Dear Church, Dear Salvation Army – Give Special Needs Kids A Break!!

Let me be vulnerable with you for a moment.
We have a son who struggles with disabilities.
He has some severe educational challenges coupled with ADHD.
One might say, “oh, well they have medication for that kind of thing”…and you’re right, but did you know that usually when providing medications for ADHD it’s a crap-shoot as to what will ACTUALLY work?  Did you also know that there are some severe side-effects to these medications?  Some even have long term effects that only exhibit themselves later in life through health problems.  Our son has always been extremely sensitive to medication.  We tried some of the ADHD medications, one made our son as high as a kite.  Another led our son to have extreme bouts of anxiety that forced us to consult a counselor.

He’s a great kid.  He’s extremely creative, and he’s also very sensitive about it even if he doesn’t let on that he is. He also privately suffers from anxiety and depression because of it.
I don’t say this to make you feel sorry for us, I just want you to understand what I’m about to say.

kid1One moment in particular still strikes the protective parent chord in me.  We were attending a required army event.    We were all at this meeting including our son.  You have to understand that children with ADHD have difficulty sitting still for prolonged periods of time…it gets better with age, but it does take a. lot. of. time.   Anyway, back to the meeting.  There wasn’t a youth track for this event, and so all of the families were to sit through a three hour meeting…in ADHD time this is the equivalent of a year sitting in an uncomfortable chair.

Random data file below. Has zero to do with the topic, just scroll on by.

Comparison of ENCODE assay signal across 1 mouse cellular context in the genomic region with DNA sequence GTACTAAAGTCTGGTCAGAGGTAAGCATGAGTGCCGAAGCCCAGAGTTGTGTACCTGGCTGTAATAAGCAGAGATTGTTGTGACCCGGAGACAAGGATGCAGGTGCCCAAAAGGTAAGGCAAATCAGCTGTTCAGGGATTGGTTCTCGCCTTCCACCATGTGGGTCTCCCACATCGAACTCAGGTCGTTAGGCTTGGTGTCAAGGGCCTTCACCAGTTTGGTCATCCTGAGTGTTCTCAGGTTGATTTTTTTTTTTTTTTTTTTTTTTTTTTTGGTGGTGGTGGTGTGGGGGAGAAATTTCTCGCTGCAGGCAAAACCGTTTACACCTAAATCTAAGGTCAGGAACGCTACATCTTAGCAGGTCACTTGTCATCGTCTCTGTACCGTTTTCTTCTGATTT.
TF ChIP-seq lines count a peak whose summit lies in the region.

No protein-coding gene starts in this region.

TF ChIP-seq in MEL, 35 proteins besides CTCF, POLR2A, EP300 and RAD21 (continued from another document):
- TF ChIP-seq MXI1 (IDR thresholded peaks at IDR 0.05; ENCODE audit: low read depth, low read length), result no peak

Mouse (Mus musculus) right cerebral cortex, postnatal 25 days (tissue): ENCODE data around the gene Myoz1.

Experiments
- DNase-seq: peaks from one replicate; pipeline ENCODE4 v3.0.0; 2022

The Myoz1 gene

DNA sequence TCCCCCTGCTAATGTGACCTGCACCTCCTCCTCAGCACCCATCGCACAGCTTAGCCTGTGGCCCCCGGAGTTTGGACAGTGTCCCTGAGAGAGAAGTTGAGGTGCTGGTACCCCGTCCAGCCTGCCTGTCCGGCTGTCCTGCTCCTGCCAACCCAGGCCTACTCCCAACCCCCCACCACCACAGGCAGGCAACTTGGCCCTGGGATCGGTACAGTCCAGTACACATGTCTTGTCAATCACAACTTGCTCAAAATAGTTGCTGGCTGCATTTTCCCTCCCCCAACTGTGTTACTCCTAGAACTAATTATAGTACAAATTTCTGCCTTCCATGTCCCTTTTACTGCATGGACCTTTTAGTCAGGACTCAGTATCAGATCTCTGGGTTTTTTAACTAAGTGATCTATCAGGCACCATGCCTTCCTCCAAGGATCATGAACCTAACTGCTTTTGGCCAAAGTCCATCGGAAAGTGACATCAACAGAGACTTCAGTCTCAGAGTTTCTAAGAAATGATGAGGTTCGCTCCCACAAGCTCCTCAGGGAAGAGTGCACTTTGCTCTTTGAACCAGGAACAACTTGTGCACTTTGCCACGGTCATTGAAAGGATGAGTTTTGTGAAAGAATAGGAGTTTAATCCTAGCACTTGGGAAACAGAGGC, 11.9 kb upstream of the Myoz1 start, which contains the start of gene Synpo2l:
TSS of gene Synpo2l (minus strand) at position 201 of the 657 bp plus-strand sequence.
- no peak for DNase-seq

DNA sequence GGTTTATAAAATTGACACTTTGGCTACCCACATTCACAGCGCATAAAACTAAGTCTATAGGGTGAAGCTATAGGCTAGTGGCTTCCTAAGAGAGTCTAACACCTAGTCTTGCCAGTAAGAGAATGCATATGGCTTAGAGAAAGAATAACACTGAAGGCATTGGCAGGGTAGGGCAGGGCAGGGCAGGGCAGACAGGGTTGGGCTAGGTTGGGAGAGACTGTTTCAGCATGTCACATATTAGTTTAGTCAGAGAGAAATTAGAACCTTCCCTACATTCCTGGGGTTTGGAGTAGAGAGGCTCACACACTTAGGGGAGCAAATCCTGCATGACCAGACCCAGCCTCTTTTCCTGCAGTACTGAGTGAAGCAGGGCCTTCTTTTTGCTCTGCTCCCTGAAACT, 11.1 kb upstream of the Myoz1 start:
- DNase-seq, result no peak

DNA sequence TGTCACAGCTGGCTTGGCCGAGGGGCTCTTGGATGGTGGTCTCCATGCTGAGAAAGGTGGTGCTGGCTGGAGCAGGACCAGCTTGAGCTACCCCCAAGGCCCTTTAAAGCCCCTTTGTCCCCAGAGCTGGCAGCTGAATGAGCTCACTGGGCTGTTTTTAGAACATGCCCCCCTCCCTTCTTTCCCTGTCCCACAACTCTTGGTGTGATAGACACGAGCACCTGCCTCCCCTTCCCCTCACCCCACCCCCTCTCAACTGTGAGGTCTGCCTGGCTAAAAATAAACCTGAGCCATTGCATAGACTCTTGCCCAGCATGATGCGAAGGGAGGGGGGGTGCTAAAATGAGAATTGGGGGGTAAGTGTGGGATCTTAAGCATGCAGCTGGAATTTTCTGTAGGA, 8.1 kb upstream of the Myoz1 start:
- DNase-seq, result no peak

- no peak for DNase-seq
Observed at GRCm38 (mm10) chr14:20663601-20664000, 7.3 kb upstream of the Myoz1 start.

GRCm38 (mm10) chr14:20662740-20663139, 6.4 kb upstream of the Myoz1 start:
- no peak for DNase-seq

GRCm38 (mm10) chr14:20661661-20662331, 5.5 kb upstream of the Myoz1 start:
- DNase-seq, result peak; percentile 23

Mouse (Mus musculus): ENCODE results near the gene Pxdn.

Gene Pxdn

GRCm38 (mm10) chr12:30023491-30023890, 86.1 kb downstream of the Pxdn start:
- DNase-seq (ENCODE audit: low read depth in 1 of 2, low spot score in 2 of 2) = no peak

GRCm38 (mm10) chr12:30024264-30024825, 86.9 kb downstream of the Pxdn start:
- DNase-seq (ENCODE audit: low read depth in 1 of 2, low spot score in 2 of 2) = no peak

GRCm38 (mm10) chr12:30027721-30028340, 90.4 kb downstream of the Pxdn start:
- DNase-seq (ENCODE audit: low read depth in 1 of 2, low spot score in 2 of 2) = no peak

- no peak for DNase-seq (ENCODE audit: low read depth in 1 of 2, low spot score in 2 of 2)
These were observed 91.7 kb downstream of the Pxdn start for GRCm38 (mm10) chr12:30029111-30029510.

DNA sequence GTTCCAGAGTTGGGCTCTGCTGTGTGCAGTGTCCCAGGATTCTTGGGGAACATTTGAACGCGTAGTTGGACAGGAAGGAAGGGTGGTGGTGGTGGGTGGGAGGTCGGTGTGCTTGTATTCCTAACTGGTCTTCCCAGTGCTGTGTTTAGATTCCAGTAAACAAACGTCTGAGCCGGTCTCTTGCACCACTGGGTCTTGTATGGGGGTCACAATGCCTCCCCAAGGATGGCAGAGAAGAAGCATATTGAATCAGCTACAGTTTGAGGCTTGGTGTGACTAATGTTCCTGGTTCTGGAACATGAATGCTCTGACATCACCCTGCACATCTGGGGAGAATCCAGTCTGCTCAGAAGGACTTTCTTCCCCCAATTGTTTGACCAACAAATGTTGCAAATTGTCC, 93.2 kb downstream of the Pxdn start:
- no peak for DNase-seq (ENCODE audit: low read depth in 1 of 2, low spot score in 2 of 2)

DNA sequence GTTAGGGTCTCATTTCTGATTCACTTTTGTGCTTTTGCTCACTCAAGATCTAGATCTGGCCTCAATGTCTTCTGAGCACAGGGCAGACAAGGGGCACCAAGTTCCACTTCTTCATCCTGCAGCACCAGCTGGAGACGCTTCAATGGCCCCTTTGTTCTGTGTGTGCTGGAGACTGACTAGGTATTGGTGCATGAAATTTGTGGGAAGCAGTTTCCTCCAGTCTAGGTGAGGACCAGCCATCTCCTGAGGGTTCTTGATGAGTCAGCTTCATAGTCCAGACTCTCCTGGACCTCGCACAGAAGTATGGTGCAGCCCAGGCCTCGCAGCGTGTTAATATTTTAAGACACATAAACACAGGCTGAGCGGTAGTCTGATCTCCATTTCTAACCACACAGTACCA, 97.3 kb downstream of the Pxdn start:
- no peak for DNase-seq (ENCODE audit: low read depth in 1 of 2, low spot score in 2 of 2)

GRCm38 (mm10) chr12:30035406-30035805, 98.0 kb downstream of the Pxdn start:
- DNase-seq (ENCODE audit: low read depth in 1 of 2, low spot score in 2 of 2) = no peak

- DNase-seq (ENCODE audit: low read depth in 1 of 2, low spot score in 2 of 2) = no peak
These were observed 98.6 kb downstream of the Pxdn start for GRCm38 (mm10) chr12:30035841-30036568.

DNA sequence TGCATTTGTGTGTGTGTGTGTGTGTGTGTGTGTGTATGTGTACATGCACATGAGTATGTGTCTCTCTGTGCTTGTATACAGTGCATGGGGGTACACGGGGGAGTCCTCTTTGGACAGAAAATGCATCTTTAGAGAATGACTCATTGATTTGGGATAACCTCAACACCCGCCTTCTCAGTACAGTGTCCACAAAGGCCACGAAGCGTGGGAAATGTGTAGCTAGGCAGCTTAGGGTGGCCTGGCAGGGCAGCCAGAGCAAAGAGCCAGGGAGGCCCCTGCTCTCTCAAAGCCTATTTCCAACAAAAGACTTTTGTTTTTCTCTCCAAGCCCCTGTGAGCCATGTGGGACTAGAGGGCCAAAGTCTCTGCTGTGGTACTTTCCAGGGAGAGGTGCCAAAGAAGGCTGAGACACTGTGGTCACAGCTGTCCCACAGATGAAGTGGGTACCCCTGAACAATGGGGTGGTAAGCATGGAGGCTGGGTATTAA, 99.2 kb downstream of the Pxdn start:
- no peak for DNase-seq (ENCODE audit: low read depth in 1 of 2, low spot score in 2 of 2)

Our son became rowdy and restless even with various distractions provided for him.  Finally, after another restless shuffle in a metal chair and a very loud exhale of frustrated breath, a soldier seated in front of us turns around and looked at us and our son with daggers in her eyes and a dirty look on her face.  Not a word was said, but words weren’t needed, we knew what she wanted to convey to us and we weren’t all too happy about the situation either.  It was at this point that we took our son out of the meeting despite the “required” attendance.  I wish I could say that this was the first time this has happened…it wasn’t.  I also wish I could say that it will never happened again…I can’t.  We struggle.  It’s not easy.  Perhaps some of you out there with kids who struggle with ADHD and/or other special circumstances can relate and understand.

Give Special Needs Kids A Break! kid2
Churches and Corps should be sensitive to families who have children with special needs.  Don’t just assume anything.  Please don’t judge or condemn.  If you happen to have new families come and visit your corps building who have kids who seem disruptive please don’t automatically judge them and assume that their parents don’t know how to control them.  Please respond with compassion and care.  Perhaps help if you can.  Some parents would really welcome the help…trust me on this.  Please don’t lecture us either, we are trying, we really are!

Our current corps has a child who attends with his family who is autistic.
His father really, really tries.  He’s a single father…and he needs a break.
This child might not fully understand what he does, but he knows that he is loved in our corps.
He might be disruptive from time to time, but our corps members help out with this child.